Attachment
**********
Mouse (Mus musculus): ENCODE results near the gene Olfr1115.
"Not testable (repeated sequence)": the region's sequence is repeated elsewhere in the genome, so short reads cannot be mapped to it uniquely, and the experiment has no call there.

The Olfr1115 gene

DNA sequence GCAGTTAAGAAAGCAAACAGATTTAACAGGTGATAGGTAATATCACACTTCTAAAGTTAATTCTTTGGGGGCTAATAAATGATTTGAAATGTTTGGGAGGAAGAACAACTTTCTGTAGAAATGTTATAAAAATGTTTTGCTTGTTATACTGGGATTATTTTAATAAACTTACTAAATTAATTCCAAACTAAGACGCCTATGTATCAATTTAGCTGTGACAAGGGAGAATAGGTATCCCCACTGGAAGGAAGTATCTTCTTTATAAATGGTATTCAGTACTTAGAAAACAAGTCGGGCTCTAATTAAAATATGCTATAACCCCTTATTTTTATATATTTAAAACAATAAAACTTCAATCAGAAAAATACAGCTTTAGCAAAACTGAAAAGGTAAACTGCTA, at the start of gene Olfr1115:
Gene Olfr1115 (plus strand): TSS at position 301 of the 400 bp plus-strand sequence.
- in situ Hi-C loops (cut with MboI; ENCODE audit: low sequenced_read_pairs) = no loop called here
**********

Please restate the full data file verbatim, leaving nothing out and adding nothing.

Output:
Mouse (Mus musculus): ENCODE results near the gene Olfr1115.
"Not testable (repeated sequence)": the region's sequence is repeated elsewhere in the genome, so short reads cannot be mapped to it uniquely, and the experiment has no call there.

The Olfr1115 gene

DNA sequence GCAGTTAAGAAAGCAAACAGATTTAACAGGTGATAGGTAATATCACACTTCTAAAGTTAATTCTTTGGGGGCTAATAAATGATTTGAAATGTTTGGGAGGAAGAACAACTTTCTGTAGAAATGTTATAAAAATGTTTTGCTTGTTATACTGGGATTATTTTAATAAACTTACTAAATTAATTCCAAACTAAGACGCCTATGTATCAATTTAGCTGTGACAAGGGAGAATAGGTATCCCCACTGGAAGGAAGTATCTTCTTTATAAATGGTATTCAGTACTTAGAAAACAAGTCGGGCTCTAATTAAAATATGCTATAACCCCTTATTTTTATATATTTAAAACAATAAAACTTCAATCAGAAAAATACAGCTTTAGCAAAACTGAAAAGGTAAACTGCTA, at the start of gene Olfr1115:
Gene Olfr1115 (plus strand): TSS at position 301 of the 400 bp plus-strand sequence.
- in situ Hi-C loops (cut with MboI; ENCODE audit: low sequenced_read_pairs) = no loop called here